The pot started at 740 gms and 35% moisture it lost weight every day for seven days at over 30gms per day to 524gms and the moisture was down to 19%. This pot is slightly oval and has shrunk 6mm in length and 3mm in width. Most importantly, observation of the underside shows me that at the extreme ends of the length shows me that this extra shrinkage that they are both pinch points at the edge and the shoulder is touching the slope of the disc. I do some knife work of the shoulder and cut a little of the edge of the disc to make it more even all around. Maybe this action has saved the pot?
Two days later the pot weighs 490gms @ 15-17% moisture, the Spruce bottom is 15% so the pot is nearly dry and the base is firmly held all around. The physical shrinkage is now 9mm on the length and 6mm on the width.
In conclusion the most important element of the drying process was, I believe, the observation, to catch the early signs of pinching and getting the knife in there at the appropriate time. So don’t make pots and go on holiday keep your eye on them until dry.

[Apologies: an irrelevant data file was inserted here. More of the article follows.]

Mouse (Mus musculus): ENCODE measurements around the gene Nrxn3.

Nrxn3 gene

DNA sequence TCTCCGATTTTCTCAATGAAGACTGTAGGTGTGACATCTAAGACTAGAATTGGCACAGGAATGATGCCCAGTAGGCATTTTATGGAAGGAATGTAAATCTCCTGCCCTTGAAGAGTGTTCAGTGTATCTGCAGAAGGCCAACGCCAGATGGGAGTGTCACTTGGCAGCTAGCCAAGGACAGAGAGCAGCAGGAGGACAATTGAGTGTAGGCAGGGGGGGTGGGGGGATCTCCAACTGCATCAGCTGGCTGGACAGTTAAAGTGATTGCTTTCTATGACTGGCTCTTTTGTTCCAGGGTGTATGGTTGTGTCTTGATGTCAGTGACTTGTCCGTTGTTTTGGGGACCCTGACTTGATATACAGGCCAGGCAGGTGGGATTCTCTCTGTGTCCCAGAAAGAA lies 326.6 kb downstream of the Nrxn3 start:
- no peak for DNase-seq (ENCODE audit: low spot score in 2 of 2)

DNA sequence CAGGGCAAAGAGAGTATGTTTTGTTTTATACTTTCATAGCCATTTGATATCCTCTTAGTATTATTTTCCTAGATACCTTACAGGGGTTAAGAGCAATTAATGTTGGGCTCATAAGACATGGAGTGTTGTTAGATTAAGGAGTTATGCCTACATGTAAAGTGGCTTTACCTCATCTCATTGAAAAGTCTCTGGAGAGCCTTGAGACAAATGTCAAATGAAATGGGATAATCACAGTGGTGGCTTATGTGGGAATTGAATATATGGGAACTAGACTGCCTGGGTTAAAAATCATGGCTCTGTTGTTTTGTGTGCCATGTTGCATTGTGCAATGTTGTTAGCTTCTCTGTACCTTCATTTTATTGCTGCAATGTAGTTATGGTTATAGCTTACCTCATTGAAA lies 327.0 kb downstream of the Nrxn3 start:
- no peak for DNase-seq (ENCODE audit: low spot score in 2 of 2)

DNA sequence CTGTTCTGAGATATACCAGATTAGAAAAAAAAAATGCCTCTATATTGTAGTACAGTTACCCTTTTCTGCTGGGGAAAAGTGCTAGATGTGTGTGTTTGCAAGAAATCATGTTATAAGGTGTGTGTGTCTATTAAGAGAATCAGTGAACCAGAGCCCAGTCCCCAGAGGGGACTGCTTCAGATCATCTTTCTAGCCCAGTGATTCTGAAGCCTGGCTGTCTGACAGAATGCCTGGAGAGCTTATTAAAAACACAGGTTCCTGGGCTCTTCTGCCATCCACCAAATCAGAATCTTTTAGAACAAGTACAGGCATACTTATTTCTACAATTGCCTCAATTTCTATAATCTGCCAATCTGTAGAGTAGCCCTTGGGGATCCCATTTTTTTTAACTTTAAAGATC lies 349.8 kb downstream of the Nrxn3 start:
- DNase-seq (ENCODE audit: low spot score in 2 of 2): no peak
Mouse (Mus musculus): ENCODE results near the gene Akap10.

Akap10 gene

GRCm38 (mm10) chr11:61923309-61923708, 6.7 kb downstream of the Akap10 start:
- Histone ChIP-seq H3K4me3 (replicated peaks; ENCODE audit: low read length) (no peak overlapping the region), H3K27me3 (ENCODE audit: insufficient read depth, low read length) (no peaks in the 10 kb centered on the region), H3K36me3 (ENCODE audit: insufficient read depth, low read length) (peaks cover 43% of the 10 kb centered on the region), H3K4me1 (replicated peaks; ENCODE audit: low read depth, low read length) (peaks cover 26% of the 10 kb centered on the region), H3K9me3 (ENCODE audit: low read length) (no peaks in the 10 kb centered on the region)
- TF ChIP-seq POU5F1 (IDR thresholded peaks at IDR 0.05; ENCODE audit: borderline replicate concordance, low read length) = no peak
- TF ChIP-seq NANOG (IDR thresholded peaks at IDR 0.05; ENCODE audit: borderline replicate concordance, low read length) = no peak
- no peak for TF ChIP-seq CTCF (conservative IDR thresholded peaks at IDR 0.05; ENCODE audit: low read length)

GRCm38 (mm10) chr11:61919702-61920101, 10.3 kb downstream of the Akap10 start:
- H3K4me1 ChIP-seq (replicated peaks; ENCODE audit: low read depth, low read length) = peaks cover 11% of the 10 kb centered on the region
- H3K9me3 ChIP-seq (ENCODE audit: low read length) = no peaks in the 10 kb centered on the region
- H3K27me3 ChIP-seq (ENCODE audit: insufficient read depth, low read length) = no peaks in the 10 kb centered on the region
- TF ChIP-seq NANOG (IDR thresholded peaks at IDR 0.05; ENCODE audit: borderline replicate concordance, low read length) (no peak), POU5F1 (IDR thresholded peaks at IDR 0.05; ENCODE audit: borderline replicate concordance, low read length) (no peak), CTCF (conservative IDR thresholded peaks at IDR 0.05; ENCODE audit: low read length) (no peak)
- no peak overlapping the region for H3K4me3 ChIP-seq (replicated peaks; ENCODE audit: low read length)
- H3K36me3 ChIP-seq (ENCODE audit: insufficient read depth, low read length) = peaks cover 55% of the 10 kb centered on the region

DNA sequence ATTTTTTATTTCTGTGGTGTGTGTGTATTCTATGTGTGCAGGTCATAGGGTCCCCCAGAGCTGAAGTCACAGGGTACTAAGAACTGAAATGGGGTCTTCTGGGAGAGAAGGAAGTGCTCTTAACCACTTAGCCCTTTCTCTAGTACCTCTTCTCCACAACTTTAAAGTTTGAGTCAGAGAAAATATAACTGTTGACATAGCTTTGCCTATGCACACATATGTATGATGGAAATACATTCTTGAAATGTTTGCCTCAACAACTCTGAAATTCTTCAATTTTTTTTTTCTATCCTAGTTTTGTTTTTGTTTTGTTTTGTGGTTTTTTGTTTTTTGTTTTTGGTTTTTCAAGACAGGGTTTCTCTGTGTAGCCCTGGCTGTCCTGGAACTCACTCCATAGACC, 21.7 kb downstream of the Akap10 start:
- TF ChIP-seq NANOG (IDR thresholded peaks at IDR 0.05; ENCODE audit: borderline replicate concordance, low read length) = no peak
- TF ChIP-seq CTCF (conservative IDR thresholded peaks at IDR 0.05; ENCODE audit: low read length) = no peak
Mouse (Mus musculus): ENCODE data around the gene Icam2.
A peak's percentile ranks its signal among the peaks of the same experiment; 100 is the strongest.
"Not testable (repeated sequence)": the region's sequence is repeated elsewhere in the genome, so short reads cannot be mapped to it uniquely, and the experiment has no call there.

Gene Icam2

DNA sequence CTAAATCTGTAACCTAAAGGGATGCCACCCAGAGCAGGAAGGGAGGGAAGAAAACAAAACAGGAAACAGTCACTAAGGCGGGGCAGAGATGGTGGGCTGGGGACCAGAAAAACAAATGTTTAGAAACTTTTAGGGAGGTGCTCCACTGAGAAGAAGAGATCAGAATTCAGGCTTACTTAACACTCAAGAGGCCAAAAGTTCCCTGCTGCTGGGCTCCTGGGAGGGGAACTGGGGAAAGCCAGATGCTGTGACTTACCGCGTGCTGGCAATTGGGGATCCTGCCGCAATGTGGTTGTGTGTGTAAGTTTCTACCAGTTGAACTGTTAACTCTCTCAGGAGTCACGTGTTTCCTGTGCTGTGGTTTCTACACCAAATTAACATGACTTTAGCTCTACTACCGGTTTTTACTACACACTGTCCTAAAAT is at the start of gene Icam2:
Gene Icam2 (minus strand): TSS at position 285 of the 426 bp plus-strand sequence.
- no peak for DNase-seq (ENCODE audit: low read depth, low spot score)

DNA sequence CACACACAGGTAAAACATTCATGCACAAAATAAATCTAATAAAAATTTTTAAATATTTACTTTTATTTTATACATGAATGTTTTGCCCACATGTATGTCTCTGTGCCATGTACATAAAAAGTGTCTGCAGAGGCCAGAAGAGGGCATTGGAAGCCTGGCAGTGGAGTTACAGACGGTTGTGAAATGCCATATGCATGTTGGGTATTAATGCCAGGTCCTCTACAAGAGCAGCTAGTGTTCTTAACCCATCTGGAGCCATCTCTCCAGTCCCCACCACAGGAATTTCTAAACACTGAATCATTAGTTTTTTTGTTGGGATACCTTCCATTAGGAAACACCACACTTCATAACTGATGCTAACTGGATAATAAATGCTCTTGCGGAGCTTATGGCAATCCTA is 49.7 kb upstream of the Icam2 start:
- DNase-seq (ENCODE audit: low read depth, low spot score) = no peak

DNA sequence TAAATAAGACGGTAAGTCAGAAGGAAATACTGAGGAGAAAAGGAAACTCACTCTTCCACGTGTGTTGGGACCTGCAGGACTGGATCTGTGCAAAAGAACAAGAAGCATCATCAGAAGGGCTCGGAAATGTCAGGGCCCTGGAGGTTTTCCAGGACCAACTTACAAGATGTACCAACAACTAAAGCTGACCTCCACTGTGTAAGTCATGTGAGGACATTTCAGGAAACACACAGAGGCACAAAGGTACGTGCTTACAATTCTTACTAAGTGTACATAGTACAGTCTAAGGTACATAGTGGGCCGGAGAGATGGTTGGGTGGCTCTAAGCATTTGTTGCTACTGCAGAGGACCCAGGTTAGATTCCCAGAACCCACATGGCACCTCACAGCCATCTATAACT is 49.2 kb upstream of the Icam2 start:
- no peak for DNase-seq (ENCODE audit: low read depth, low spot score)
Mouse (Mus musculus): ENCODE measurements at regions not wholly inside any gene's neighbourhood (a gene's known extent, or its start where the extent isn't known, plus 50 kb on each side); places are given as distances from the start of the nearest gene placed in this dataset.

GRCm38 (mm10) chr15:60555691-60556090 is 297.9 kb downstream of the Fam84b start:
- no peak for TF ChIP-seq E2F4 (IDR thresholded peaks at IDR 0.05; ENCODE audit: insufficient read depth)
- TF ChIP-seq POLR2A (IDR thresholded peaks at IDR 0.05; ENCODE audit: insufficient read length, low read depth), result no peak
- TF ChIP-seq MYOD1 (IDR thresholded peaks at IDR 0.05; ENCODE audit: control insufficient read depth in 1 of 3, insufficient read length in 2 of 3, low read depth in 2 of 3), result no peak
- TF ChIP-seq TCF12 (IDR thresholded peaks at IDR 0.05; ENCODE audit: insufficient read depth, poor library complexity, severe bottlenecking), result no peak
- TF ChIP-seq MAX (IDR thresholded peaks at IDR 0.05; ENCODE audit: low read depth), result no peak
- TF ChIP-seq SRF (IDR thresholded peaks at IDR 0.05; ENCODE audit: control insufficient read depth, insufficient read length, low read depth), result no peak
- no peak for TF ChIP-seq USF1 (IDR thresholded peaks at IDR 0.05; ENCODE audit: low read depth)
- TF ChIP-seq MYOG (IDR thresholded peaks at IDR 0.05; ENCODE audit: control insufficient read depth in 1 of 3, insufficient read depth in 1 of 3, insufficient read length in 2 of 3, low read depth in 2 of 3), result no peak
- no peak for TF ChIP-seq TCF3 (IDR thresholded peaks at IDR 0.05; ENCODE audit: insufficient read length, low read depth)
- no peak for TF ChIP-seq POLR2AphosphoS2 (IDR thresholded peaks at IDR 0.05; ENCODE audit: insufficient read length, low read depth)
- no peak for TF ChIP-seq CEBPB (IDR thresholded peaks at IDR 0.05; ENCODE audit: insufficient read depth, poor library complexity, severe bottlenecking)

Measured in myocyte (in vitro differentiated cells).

With a dry pot it was time to finish the outside and adjust the lid to fit snuggly. I use my favorite spoke shaves and scrappers to remove the oxidization, which happens to wet Alder, and finish off with Tung oil which is food grade and has a harder, more durable finish than linseed oil and hopefully show how beautiful my pot is.
Thanks to Sean I have learnt a great deal about this great craft and I can highly recommend his course and company and I may now increase my success rate.